Orders for Access to property for testing by Expert so as to give Evidence on Main Issue in proceedings


We recently acted for importers of vehicles and equipment from overseas in a number of proceedings in the NSW Civil and Administrative Tribunal (NCAT).  Our client was deemed to be the manufacturer of the engineered powered machines (machines) in Australia for the purposes of the Australian Consumer Law, by reason of the fact that the overseas manufacturer did not have a presence in Australia.

The issue in the proceedings was whether the machines in question were as powerful as represented by our client to the applicants at the time of sale.

It was alleged by the applicant owners of the machines that the machines purchased were less powerful than represented at sale.

As that was the main issue in the claims, our client wanted to be able to meet the assertion by having the machines tested by an expert.

Accordingly, a request was made of the applicants to make their machines available for testing.

Each applicant refused.

Hence, our submission was that it would be unfair to our client to be deprived of the opportunity of meeting the principal allegation in the proceedings by direct testing of the applicants’ machines.

The relevant proceedings were in NCAT, where the procedures are much more informal than in a traditional Court.

However, it is instructive if a similar issue arose in the proceedings commenced in a Court of New South Wales, the Rules (UCPR r 23.8) allows for an order for inspection in certain circumstances:

Inspection of property

(1)      For the purpose of enabling the proper determination of any matter in question in any proceedings, the court may make orders for any of the following:

(a)      the inspection of any property,

(b)      the taking of samples of any property,

(c)      the making of any observation of any property,

(d)      the trying of any experiment on or with any property,

(e)      the observation of any process.

(2)      An order under subrule (1) may authorise any person to enter any land, or to do any other thing, for the purpose of getting access to the property.

(3)      A party applying for an order under this rule must, so far as practicable, serve notice of motion on each person who would be affected by the order if made.

(6)      In this rule, property includes any land and any document or other chattel, whether in the ownership or possession of a party or not.

The Supreme Court of New South Wales in AJ Lucas Operations Proprietary Limited v CPW Trailer Sales and Repairs Proprietary Limited allowed the Application that:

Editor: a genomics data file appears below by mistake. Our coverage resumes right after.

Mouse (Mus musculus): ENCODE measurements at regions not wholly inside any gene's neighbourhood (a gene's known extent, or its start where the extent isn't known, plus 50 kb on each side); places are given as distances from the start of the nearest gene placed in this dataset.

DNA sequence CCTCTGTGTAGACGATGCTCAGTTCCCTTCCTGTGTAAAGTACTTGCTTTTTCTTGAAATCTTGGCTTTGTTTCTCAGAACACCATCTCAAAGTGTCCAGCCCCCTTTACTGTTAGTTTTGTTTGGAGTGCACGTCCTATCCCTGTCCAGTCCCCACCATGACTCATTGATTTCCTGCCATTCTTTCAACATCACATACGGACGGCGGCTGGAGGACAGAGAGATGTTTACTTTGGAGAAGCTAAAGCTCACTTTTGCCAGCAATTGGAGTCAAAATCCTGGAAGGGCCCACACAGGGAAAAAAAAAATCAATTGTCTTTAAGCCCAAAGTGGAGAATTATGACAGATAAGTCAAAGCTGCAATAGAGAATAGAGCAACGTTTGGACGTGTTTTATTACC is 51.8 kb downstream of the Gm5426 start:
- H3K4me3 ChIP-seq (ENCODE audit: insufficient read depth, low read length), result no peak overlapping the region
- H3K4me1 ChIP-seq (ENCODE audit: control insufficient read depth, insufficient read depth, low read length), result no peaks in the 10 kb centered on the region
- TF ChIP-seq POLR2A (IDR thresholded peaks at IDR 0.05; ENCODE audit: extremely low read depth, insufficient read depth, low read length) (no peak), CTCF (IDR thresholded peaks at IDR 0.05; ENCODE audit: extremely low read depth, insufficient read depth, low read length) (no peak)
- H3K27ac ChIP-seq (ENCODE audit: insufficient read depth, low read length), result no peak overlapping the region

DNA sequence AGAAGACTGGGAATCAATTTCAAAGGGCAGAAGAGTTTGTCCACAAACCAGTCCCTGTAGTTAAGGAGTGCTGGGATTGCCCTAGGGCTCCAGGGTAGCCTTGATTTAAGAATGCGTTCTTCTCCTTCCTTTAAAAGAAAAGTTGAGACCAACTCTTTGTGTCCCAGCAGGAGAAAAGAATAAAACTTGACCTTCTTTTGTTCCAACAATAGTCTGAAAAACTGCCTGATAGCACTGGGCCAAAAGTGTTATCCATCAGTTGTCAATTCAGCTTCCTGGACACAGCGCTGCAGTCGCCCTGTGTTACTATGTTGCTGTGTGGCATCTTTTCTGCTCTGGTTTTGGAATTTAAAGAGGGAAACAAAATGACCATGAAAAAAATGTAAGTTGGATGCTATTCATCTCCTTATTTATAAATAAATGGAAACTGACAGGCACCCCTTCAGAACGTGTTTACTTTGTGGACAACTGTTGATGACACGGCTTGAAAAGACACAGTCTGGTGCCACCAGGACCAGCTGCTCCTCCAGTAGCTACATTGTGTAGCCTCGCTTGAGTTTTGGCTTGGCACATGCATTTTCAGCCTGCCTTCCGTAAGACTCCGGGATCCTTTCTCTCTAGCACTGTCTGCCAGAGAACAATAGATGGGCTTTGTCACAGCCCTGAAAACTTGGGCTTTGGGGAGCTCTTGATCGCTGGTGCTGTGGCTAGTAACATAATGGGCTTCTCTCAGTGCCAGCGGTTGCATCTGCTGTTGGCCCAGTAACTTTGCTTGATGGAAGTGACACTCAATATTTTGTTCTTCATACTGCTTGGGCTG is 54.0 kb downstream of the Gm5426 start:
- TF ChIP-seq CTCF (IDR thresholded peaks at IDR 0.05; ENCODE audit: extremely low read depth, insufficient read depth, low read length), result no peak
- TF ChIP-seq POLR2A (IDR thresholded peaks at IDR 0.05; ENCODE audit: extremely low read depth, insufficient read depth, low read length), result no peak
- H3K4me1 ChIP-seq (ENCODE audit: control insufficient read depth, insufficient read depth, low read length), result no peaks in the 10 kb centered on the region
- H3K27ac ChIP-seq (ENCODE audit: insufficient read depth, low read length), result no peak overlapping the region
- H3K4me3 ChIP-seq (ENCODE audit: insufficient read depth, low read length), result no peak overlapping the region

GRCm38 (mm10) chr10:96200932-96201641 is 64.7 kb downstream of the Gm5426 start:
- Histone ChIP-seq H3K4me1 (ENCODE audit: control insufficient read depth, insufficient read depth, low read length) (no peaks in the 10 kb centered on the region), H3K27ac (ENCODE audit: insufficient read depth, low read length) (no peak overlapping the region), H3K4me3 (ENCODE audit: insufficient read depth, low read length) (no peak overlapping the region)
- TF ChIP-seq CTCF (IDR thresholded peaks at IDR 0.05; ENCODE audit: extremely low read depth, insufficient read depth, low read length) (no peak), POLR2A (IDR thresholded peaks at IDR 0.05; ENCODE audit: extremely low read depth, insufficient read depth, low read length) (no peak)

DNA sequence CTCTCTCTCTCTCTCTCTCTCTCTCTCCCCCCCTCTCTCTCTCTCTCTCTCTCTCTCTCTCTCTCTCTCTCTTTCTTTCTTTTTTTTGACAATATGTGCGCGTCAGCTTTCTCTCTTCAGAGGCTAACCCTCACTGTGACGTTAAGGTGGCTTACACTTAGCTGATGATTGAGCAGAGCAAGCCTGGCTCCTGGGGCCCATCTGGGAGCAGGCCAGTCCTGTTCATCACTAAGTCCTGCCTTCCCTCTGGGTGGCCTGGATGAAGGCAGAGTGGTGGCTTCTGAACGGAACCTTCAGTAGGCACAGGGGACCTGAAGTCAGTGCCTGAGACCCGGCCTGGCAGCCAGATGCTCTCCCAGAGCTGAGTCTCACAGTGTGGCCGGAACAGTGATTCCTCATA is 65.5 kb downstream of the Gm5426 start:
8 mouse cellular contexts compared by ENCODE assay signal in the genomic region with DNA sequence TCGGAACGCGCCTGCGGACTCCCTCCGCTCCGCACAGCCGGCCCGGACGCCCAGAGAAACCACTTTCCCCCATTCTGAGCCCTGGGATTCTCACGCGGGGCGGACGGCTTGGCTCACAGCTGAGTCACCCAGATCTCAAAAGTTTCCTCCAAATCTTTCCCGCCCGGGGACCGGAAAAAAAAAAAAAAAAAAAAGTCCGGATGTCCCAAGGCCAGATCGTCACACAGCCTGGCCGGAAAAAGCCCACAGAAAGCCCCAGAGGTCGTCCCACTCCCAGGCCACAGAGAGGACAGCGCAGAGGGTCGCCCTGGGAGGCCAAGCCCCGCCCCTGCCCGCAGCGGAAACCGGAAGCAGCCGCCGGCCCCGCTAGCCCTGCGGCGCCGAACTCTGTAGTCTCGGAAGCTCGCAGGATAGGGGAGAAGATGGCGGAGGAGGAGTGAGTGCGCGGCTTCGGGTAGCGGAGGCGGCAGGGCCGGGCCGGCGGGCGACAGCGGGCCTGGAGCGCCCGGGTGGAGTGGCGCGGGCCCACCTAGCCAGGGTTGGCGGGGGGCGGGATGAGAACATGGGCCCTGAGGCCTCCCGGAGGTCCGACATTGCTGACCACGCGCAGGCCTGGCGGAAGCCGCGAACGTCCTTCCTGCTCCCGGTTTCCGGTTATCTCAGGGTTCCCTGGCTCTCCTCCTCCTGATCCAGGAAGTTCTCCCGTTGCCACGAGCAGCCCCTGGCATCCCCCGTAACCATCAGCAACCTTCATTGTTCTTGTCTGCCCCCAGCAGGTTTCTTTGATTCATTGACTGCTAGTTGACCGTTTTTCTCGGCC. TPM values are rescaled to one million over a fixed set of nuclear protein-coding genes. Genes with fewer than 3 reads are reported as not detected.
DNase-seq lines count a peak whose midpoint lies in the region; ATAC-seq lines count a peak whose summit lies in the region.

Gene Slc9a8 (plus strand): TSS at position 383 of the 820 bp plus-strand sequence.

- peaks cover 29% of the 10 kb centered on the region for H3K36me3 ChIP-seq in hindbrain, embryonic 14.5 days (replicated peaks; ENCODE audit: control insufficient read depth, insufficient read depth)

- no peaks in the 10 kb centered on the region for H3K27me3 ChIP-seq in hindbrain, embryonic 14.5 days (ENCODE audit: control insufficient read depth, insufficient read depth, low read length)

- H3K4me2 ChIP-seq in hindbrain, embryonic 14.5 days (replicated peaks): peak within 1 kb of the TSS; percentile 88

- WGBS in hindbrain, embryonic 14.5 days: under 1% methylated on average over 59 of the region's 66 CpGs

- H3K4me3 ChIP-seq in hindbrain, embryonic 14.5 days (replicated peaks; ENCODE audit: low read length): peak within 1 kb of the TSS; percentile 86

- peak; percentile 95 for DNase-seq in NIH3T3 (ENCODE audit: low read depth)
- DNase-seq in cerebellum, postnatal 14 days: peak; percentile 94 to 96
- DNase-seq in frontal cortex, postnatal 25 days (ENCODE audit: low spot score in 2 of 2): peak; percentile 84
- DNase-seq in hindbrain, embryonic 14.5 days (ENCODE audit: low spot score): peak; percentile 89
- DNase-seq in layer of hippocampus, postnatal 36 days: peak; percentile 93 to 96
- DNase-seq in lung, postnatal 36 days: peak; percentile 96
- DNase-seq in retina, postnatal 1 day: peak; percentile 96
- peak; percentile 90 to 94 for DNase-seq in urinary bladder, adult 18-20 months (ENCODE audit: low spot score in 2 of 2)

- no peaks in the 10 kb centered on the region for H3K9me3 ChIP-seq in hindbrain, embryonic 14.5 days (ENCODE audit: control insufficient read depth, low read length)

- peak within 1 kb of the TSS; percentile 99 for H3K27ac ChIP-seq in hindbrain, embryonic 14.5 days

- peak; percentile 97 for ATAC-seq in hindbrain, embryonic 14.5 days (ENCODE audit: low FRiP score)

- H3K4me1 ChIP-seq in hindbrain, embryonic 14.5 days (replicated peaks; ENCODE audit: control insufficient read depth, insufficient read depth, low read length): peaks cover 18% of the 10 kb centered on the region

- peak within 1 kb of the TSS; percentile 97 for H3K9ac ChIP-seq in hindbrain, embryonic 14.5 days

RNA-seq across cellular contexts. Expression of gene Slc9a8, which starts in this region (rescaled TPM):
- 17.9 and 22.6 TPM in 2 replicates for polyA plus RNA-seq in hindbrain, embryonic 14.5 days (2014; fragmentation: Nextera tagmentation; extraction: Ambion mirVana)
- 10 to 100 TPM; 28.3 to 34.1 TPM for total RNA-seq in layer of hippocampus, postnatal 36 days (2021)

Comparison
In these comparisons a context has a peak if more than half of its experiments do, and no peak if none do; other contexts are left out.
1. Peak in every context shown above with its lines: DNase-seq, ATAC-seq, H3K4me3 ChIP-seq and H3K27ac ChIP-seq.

The proper test under the Uniform Civil Procedure Rules 2005 (UCPR) is contained in r 23.8. That is, the orders would be made, only if, they facilitated the proper determination of the proceedings. I bear in mind the similarity of that terminology with the terminology in ss 56, 57 and 58 of the Civil Procedure Act 2005, which impose upon the Court, the parties and their legal representatives a duty to facilitate the just, quick and cheap resolution of the real issues in the proceedings. It seems to me that an inspection of the kind sought would, subject to a couple of aspects, facilitate the quick, just and cheap resolution of the real issues between the parties and the orders would facilitate the proper determination of the proceedings.

Sanderson M in Jackson McDonald Services Pty Ltd & Anor v Who Hup (Australia) Pty Ltd considered an application for access to inspect premises that were the subject of the cause of action. The Court held:

“It is common ground between the parties that the condition of the building is central to the dispute.  Clearly, both parties will rely upon expert evidence to support their respective positions and, so far as the plaintiffs are concerned, that will necessitate an inspection of the building by an expert.  Prima facie, then, the plaintiffs are entitled to the orders they seek.”

The Tribunal ultimately accepted our submissions in the above matters and made orders allowing for access to the machines in question.

The form of Orders made in favour of our client in that case included the following:

  1. The Applicant shall allow the Respondent's expert to examine and test the machine the subject of this application at a time and date mutually agreed between the parties. The Respondent is to make contact with the Applicant to set the time and date. The examination and testing is to take place at the Applicant's premises by the use of mobile testing equipment.
  2. Leave is granted to the parties to have this matter relisted if there are any difficulties with respect to compliance with the order above. An application for relisting shall set out the reasons why the relist is sought and any access order proposed. A copy of the Application for relisting shall be served on the other party on the same date it is filed with the Tribunal.

At Watson & Watson our highly experienced Commercial Litigation Solicitors are adept at marshalling all relevant evidence to give clients the best prospects of success in their claims or defences, and where necessary, in applying for orders to facilitate that evidence being given, such as in orders for access to property.  Should you have any concerns in relation to your matter or queries in relation to a proposed claim, please contact Richard Watson Accredited Specialist Commercial Litigation or Shereen Da Gloria Personal Assistant to discuss your matter and seek timely advice.

This is only a preliminary view and is not to be taken as legal advice without first contacting Watson & Watson Solicitors on 9221 6011.

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